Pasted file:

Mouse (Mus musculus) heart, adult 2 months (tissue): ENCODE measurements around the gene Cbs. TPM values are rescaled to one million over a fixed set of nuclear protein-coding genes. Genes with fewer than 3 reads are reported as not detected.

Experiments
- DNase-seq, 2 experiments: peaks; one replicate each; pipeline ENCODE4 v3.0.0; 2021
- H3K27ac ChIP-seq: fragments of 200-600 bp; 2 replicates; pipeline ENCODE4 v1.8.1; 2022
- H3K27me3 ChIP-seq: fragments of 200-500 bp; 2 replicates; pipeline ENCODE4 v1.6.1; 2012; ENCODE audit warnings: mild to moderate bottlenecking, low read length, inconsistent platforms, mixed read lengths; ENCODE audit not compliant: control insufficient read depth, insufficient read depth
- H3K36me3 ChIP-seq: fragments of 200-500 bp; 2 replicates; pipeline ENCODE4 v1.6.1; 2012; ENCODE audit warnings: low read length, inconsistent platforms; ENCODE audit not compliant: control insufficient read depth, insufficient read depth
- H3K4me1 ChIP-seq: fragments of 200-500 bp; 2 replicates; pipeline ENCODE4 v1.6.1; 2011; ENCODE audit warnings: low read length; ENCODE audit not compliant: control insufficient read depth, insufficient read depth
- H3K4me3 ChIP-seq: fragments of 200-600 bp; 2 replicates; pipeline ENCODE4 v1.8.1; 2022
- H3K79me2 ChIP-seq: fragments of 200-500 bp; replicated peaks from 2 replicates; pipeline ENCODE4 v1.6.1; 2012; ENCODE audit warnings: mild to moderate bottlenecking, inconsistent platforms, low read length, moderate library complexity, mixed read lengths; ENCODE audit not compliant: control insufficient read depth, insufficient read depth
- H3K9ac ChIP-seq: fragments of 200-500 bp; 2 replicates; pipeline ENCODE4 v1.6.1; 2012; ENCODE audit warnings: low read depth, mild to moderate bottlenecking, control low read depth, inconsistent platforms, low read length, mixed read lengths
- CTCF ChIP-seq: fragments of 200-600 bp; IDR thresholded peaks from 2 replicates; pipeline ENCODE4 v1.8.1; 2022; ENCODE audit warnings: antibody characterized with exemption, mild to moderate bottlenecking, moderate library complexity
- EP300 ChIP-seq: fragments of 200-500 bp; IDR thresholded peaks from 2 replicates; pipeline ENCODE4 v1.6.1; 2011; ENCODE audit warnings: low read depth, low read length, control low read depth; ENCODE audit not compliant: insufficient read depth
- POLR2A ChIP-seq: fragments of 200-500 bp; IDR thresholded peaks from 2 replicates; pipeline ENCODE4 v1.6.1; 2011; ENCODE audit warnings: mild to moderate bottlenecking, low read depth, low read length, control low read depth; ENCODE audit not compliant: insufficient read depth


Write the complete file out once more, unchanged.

Mouse (Mus musculus) heart, adult 2 months (tissue): ENCODE measurements around the gene Cbs. TPM values are rescaled to one million over a fixed set of nuclear protein-coding genes. Genes with fewer than 3 reads are reported as not detected.

Experiments
- DNase-seq, 2 experiments: peaks; one replicate each; pipeline ENCODE4 v3.0.0; 2021
- H3K27ac ChIP-seq: fragments of 200-600 bp; 2 replicates; pipeline ENCODE4 v1.8.1; 2022
- H3K27me3 ChIP-seq: fragments of 200-500 bp; 2 replicates; pipeline ENCODE4 v1.6.1; 2012; ENCODE audit warnings: mild to moderate bottlenecking, low read length, inconsistent platforms, mixed read lengths; ENCODE audit not compliant: control insufficient read depth, insufficient read depth
- H3K36me3 ChIP-seq: fragments of 200-500 bp; 2 replicates; pipeline ENCODE4 v1.6.1; 2012; ENCODE audit warnings: low read length, inconsistent platforms; ENCODE audit not compliant: control insufficient read depth, insufficient read depth
- H3K4me1 ChIP-seq: fragments of 200-500 bp; 2 replicates; pipeline ENCODE4 v1.6.1; 2011; ENCODE audit warnings: low read length; ENCODE audit not compliant: control insufficient read depth, insufficient read depth
- H3K4me3 ChIP-seq: fragments of 200-600 bp; 2 replicates; pipeline ENCODE4 v1.8.1; 2022
- H3K79me2 ChIP-seq: fragments of 200-500 bp; replicated peaks from 2 replicates; pipeline ENCODE4 v1.6.1; 2012; ENCODE audit warnings: mild to moderate bottlenecking, inconsistent platforms, low read length, moderate library complexity, mixed read lengths; ENCODE audit not compliant: control insufficient read depth, insufficient read depth
- H3K9ac ChIP-seq: fragments of 200-500 bp; 2 replicates; pipeline ENCODE4 v1.6.1; 2012; ENCODE audit warnings: low read depth, mild to moderate bottlenecking, control low read depth, inconsistent platforms, low read length, mixed read lengths
- CTCF ChIP-seq: fragments of 200-600 bp; IDR thresholded peaks from 2 replicates; pipeline ENCODE4 v1.8.1; 2022; ENCODE audit warnings: antibody characterized with exemption, mild to moderate bottlenecking, moderate library complexity
- EP300 ChIP-seq: fragments of 200-500 bp; IDR thresholded peaks from 2 replicates; pipeline ENCODE4 v1.6.1; 2011; ENCODE audit warnings: low read depth, low read length, control low read depth; ENCODE audit not compliant: insufficient read depth
- POLR2A ChIP-seq: fragments of 200-500 bp; IDR thresholded peaks from 2 replicates; pipeline ENCODE4 v1.6.1; 2011; ENCODE audit warnings: mild to moderate bottlenecking, low read depth, low read length, control low read depth; ENCODE audit not compliant: insufficient read depth